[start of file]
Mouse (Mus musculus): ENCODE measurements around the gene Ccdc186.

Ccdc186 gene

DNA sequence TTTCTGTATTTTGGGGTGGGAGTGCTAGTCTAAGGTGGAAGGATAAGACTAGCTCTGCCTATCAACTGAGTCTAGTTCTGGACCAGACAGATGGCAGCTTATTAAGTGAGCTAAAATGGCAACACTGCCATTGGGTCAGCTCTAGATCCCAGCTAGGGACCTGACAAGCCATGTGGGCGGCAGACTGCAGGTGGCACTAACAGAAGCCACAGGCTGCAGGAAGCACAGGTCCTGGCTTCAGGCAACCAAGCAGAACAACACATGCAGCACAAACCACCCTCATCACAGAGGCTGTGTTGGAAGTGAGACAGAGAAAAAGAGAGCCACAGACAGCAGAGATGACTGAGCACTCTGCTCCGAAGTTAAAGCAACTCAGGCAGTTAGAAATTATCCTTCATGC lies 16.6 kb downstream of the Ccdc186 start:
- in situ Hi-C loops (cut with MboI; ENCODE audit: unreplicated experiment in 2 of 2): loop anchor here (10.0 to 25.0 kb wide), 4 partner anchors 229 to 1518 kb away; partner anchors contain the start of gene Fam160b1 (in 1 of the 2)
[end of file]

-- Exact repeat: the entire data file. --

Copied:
Mouse (Mus musculus): ENCODE measurements around the gene Ccdc186.

Ccdc186 gene

DNA sequence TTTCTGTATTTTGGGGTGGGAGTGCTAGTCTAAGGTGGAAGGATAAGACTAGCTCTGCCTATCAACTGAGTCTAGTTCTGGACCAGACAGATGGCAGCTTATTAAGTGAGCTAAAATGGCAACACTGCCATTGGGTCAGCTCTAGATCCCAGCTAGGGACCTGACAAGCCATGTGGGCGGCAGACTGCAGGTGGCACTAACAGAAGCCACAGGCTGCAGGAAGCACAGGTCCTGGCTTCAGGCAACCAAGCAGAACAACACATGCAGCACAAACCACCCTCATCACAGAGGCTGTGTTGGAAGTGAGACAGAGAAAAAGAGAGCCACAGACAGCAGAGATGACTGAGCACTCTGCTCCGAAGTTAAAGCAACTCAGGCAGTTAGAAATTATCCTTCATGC lies 16.6 kb downstream of the Ccdc186 start:
- in situ Hi-C loops (cut with MboI; ENCODE audit: unreplicated experiment in 2 of 2): loop anchor here (10.0 to 25.0 kb wide), 4 partner anchors 229 to 1518 kb away; partner anchors contain the start of gene Fam160b1 (in 1 of the 2)